The authors independently extracted data, assessed the risk of bias in included trials and used GRADE to assess evidence quality. Trial authors were contacted for additional data.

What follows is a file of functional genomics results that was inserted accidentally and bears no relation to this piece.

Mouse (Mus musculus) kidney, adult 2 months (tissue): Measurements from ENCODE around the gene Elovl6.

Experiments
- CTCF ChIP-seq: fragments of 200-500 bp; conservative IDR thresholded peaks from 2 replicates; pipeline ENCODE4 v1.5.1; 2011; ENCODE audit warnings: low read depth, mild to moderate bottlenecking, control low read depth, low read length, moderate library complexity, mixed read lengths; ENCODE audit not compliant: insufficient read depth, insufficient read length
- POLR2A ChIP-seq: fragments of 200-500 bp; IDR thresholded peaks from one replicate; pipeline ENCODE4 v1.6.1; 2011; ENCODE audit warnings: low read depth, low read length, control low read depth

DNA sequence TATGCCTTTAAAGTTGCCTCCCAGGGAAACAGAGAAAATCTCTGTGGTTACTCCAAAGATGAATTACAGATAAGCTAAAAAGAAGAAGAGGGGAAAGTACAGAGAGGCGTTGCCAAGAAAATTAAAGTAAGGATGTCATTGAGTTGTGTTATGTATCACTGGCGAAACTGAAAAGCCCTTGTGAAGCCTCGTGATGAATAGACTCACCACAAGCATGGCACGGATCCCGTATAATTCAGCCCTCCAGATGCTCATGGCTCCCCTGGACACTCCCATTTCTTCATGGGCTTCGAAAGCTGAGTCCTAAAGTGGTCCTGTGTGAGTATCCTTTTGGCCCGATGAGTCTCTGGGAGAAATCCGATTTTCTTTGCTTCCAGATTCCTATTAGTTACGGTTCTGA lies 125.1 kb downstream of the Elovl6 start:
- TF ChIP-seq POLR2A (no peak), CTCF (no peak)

MAIN RESULTS